1610 GMT: The main opposition Republican People's Party (CHP) leader Kemal Kilicdaroglu criticized Prime Minister Erdogan's Syria policy:
We don't want war. You have to consider the balances in the United Nations and the decisions made by the Security Council. Syria is not Libya. If you speak without paying attention to balances of power, they will turn you upside down. You can't succeed in the international arena with such incorrect policies.
1530 GMT: Turkish Armed Forces (TSK) once again states that no trace of an explosive material was found. The statement reads:
The Turkish Armed Forces found no petroleum-like residue or trace of any organic or inorganic explosive matter on the surface of the pieces from the downed jet that were taken from the sea surface.
1425 GMT:10 kilograms of plastic explosives were found by Istanbul Police Department in the district of Kucukcekmece.
1340 GMT: According to officials, the Turkish jet might have been hit by an optic guided missile, rather than a radar-guided one. Air Force Command Operations Director, Maj. General Ates Mehmet Irez already stated that there was no sign of a Russian-made Surface-to-air missile (SAM) so far. A man-operated missile from a probably Syrian ship is considered as the reason of the tragedy.
1235 GMT: Erdogan criticizes Republican People's Party (CHP):
[Syrian leader] Bashar al-Assad is not talking about our [downed] jet as [CHP leader Kemal] Kılıçdaroğlu is already talking on his behalf. The CHP has apparently undertaken the role of spokesperson for the Baath regime in Turkey. The CHP leader did not display a nationalistic stance on our downed jet.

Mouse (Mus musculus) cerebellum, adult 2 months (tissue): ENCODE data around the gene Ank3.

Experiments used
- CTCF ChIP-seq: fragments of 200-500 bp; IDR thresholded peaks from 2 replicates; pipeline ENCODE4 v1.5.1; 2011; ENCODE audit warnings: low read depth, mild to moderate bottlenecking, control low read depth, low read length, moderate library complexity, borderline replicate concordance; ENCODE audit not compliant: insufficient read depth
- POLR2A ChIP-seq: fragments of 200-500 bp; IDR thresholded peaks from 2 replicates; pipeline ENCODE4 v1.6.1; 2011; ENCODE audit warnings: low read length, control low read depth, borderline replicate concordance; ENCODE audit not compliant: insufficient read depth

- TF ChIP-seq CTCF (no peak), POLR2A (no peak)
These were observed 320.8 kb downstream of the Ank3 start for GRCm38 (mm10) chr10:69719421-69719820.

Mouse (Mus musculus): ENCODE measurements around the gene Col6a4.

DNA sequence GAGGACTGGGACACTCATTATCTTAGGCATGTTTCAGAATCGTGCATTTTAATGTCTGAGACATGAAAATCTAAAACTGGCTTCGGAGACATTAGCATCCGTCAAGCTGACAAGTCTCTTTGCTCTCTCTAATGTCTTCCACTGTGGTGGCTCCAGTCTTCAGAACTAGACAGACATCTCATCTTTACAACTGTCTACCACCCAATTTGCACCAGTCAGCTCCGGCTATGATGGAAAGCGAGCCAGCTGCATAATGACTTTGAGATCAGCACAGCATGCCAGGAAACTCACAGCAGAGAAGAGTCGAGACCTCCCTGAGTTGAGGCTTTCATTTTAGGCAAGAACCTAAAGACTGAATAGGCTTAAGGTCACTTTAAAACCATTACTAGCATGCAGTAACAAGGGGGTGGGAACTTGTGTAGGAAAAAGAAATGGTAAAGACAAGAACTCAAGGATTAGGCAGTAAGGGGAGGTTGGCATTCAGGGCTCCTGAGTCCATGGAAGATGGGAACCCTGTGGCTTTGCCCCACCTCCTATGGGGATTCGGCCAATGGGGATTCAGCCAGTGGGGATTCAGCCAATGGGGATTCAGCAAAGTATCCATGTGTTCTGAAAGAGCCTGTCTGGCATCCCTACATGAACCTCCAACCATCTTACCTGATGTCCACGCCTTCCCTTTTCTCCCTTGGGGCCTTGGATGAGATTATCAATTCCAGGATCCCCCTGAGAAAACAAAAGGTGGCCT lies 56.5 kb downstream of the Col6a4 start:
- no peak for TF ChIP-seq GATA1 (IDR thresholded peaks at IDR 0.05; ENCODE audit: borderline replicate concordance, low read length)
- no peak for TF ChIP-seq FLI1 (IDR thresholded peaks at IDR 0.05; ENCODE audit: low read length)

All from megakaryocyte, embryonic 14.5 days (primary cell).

1140 GMT: In the Sancak district of the Bingol province, five members of the outlawed Kurdistan Workers' Party (PKK) have been killed by security forces.
1115 GMT: Premier Erdogan has been talking about Syria, in particular the downing of a Turkish fighter jet on 22 June by Syrian forces:
Until we reached the wreck of the plane, we said that it was down not hit.
Our plane was hit in international airspace and one mile from Syrian territorial waters.
No warning was made to our plane before the incident.
It is being investigated whether anti-aircraft fire or a missile that hit the plane.
Every country's airspace is violated but there is no downing [of violating aircraft] right away.
I am calling out to those who are campaigning inside Turkey. It was a hostile attack upon our plane.
Turkish Prime Minister Recep Tayyip Erdogan and Foreign Minister Ahmet Davutoglu are scheduled to see Russian President Vladimir Putin in Moscow on 18 July, with the Syrian situation at the top of the agenda.
The Turks want to understand clearly Russia's position towards Ankara following Moscow's negotiations with Syrian opposition groups this week. Ankara also will have to address complications over the downing of a Turkish jet fighter by Syrian forces, as Russia is claiming a clear radar image of the Turkish jet, establishing where and how it was hit.
Ankara has made numerous public calls to "other states" (read as Washington and Moscow) to share their data. According to an unnamed US official, they know the details about the incident but have no intention of informing the press about them, adding that they see eye-to-eye with Ankara "about 90%".
So the Turkish leaders have turned to Russia, but if the Syrian argument is supported by Moscow's data, showing the plane was hit over Syria's airspace by anti-aircraft fire, it is highly possible that the Russians will not work with Erdogan and Davutloglu unless there is a concession by Ankara.
Deputy Prime Minister Bulent Arınc has told reporters that the "plane was not downed in Syrian airspace and was hit 13 miles off the Syrian coast", but Defense Minister Ismet Yilmaz and General Staff spokesperson Brig. Gen. Baki Kavun have stated that no evidence has been found confirming the plane was hit by a missile. Therefore, Ankara may preparing to change its argument from the claim that the plane was hit in international airspace to empahsis that the Syrians hit an unarmed plane without warning.